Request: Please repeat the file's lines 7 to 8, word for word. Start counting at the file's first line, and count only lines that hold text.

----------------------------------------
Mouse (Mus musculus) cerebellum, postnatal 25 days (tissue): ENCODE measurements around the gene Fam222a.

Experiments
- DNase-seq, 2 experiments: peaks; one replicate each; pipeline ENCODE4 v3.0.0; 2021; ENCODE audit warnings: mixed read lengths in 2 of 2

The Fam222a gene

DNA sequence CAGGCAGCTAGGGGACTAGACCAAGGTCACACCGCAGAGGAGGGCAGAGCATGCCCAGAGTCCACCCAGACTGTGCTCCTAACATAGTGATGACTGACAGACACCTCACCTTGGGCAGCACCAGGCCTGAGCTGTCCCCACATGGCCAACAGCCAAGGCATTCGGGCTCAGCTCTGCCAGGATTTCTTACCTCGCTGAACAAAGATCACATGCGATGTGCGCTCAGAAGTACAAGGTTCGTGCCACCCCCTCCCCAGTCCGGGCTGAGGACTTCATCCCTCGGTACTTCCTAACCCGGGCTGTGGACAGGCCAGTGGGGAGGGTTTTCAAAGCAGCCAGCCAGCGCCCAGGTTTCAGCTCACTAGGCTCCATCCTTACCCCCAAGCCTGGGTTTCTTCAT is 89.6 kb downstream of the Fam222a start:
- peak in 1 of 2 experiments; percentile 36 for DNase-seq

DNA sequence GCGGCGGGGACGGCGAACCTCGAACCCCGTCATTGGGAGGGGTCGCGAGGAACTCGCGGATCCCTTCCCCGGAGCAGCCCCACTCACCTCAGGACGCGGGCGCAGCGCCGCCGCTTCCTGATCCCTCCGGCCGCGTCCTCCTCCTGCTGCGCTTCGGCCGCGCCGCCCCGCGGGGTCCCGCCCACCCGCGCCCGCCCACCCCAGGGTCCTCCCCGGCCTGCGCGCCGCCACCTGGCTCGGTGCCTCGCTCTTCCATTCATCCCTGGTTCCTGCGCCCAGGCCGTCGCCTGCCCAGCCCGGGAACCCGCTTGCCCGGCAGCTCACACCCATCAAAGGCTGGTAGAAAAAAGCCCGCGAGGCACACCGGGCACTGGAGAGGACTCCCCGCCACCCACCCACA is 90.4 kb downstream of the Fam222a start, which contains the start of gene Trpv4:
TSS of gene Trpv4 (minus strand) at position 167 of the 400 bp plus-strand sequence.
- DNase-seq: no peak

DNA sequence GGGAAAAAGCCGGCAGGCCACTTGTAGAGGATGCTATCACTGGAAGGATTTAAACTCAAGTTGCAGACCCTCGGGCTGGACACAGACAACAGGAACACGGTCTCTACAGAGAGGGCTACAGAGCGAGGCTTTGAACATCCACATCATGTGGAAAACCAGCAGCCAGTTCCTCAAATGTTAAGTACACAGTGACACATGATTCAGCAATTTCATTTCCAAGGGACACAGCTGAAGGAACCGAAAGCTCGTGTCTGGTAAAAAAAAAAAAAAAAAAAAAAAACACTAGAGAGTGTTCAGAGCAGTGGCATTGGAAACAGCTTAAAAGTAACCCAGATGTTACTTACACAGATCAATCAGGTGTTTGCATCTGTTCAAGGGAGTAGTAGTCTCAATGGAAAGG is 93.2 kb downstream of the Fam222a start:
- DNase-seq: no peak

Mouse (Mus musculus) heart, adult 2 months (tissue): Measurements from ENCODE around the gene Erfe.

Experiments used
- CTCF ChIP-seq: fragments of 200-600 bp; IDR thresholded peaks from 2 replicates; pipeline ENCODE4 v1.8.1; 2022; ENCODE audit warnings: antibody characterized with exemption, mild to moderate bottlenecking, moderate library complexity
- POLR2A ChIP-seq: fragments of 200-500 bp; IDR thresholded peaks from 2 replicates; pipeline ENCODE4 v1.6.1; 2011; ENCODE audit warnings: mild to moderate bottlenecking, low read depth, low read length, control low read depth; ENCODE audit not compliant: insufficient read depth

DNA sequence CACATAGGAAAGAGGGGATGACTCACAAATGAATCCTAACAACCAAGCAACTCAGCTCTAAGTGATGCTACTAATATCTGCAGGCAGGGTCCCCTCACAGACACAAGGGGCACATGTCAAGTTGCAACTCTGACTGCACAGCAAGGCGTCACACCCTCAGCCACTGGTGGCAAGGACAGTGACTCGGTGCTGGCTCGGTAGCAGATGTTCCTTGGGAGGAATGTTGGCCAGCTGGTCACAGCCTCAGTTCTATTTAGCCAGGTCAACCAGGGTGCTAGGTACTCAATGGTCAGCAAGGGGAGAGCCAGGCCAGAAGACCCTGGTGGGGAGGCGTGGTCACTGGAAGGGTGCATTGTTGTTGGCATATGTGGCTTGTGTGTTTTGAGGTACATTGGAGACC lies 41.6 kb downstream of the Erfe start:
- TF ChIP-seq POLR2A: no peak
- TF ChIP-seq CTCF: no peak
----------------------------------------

DNA sequence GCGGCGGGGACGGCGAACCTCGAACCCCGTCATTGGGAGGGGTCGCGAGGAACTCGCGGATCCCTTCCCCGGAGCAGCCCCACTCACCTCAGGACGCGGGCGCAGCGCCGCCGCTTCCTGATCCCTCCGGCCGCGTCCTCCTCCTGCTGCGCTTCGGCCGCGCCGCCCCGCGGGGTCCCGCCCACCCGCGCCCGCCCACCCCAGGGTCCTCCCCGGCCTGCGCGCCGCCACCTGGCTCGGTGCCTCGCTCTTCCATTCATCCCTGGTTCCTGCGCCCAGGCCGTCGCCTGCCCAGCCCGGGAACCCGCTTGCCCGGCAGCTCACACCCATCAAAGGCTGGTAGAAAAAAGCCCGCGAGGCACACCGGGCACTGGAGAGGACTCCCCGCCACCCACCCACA is 90.4 kb downstream of the Fam222a start, which contains the start of gene Trpv4:
TSS of gene Trpv4 (minus strand) at position 167 of the 400 bp plus-strand sequence.